The City of Falls Church has initiated a public relations offensive in the wake of a spate of lawsuits seeking refunds for its water fees.
On Monday, the City placed a major document on its website spelling out the advantages and services provided by the Falls Church Water System to its over 120,000 customers, including the fact that the City has the fourth-lowest water rate among 17 jurisdictions in the region.
F.C. City Manager Wyatt Shields amplified the offensive with a 30-minute interview on Falls Church News-Press Live, carried live on Falls Church Cable TV prior to the F.C. City Council meeting Monday.
Shields noted that despite the City’s legal difficulties stemming from a ruling by a Fairfax County Circuit Court judge that it could not take a reasonable “return on investment” for the operations of its water system, that the City has not lost a single customer in its traditional area of service in Fairfax County.
He noted the Falls Church system’s advantage of an established infrastructure means that it can offer water “hook up” fees to new large scale developments in the County at rates as much as $2 million less than the county’s water system charges.
The City has been plagued by 12 lawsuits filed by customers in Fairfax County demanding “refunds” for “overcharges” that have arisen in the wake of the the ruling last year by Fairfax Circuit Court Judge Ney that the City acted illegally in taking a “return on investment” from its water fund.
The judge’s ruling stated that the practice was akin to an unconstitutional tax on Fairfax customers, as the funds were taken to buoy the City’s annual operating budget, even though numerous other jurisdictions in Virginia do just that.
The lawsuits have been based on interpreting the judge’s ruling that the alleged overcharges were, in fact, a tax as opposed to being “akin” to a tax, and therefore the plaintiff in the lawsuits has been the City’s Commissioner of the Revenue, because he is mandated by state law to refund overcharged taxes.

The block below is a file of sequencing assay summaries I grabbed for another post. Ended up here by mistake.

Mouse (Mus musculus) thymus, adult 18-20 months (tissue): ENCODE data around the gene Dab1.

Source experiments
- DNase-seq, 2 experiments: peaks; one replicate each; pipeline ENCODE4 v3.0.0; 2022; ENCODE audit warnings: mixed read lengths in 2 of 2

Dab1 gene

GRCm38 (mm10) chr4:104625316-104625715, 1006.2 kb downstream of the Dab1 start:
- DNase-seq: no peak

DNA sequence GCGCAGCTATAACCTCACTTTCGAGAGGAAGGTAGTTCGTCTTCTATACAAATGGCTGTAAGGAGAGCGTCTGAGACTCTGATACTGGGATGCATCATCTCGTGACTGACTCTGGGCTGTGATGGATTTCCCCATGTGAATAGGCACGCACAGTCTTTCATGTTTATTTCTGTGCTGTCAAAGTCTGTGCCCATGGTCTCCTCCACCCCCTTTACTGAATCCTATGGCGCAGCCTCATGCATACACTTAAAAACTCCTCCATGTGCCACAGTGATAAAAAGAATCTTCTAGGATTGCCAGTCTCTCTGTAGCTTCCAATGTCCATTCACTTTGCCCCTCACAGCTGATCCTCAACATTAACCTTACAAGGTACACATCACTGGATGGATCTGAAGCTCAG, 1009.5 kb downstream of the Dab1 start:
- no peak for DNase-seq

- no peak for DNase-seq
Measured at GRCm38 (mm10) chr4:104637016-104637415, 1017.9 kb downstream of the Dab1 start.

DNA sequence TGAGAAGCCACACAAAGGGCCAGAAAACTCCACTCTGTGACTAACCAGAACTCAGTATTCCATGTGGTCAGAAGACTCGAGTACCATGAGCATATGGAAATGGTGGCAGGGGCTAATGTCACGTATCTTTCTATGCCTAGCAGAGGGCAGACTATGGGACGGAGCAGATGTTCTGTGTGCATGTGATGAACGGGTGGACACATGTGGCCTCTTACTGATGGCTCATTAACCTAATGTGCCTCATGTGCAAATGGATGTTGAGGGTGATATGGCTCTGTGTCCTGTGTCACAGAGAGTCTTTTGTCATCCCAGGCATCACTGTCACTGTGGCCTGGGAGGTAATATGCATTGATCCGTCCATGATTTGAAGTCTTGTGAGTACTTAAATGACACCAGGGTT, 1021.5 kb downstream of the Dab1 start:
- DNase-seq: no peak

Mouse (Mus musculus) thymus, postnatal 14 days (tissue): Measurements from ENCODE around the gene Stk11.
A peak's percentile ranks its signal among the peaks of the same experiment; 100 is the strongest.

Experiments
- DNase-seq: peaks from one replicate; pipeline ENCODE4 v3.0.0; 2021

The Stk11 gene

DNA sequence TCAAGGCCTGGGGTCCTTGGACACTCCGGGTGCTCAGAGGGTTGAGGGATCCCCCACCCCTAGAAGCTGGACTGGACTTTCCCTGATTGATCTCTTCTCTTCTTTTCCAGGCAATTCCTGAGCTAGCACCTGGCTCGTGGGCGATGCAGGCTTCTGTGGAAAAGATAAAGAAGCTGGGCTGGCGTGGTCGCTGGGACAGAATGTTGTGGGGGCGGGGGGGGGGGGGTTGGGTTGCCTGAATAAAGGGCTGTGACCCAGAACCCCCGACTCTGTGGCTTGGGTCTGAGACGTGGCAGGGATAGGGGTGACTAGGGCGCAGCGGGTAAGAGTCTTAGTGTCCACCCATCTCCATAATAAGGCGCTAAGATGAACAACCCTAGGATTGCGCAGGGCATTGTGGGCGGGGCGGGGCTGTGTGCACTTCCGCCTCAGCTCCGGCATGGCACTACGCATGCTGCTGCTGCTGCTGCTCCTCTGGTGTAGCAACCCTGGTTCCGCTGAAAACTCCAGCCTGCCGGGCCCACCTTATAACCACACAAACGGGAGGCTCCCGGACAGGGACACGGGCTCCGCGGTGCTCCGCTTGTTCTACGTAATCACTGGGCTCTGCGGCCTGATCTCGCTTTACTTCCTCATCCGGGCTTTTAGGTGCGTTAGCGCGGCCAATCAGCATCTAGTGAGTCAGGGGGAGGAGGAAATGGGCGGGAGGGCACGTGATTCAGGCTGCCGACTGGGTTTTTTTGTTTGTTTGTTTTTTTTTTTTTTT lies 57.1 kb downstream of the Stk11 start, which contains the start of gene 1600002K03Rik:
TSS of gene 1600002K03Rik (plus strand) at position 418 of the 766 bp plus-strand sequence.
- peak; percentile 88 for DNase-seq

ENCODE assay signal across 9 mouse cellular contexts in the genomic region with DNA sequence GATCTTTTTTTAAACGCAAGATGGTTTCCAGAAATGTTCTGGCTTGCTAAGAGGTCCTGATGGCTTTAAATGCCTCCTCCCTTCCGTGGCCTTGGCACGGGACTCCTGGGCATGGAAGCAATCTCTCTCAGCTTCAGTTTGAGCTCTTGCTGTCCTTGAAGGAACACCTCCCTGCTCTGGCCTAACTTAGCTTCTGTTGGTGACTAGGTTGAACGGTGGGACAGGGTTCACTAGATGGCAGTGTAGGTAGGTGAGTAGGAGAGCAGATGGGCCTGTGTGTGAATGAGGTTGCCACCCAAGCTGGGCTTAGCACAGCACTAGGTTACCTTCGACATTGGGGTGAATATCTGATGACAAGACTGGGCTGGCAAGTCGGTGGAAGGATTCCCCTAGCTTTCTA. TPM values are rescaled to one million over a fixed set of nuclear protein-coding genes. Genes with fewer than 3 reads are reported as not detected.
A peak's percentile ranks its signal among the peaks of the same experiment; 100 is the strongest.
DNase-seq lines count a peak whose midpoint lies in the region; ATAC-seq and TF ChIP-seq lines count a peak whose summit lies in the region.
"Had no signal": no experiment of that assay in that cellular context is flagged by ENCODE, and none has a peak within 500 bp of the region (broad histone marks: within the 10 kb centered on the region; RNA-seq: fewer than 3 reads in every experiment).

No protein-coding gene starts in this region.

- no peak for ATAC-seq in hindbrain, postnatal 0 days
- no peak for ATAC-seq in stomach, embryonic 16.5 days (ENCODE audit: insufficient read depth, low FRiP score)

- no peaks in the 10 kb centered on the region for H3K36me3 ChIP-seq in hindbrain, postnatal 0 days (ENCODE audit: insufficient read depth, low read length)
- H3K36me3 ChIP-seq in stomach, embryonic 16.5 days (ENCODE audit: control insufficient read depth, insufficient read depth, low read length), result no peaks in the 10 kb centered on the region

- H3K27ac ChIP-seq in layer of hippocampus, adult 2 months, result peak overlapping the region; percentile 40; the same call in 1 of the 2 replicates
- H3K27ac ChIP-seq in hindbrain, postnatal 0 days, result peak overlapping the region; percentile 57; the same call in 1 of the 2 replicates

“This has introduced a confusing element, since the Commissioner of the Revenue has nothing to do with setting water rates,” Shields said.
In fact, the City filed two complaints in the Arlington Circuit Court last week seeking “declaratory judgment” and “injunctive relief” for its Commissioner of the Revenue, Tom Clinton, against the legal claims against him.
The City’s complaints argue that the sums the City has charged its water customers do not constitute taxes, and the suits against it go beyond what was mandated in Judge Ney’s ruling last year.
In another development, the insurance programs of the Virginia Municipal League filed a complaint last Friday contending that it is not liable for covering any funds the City of Falls Church might have to reimburse its customers if the lawsuits against it are successful. This came after an Arlington Circuit Court judge ruled in November 2009 that the same insurance program was liable to cover the cost of the City’s legal defense against the Fairfax Water System.
In distinction from lawsuits, the County of Fairfax and its School District have sent stern letters to the City of Falls Church calling for “refunds” for alleged overcharges, but Shields said Monday that he’s aware of no official court filings from either entity.
In his interview, Shields focused on the superior service the Falls Church Water System, with its 450 miles of pipes, has provided its over 120,000 customers, more than 100,000 located in the Tysons Corner, McLean, Seven Corners and Merrifield sections of Fairfax County.
“We’ve been in this business since the 1930s, and are very proud of our record of service,” he said. “We have 50 employees who do a wonderful job. This is water main break season, and you will see our crews out there at all hours of the night, under all weather conditions, attending to those needs.”
He credited the Falls Church Water System with “contributing to the economic development of Fairfax County,” and added, “We want to continue to be a partner.”
Despite Judge Ney’s ruling denying the City’s ability to take a return on investment, Shields said the City remains committed to operating the system “because of the history of it all, and the know-how we bring.” He said that in addition to the general government and the schools, the water system constitutes a third of the City’s operations.
He said there have been no discussions at City Hall of unloading the system. “We have a strong commitment to it, and are very proud of it,” he said.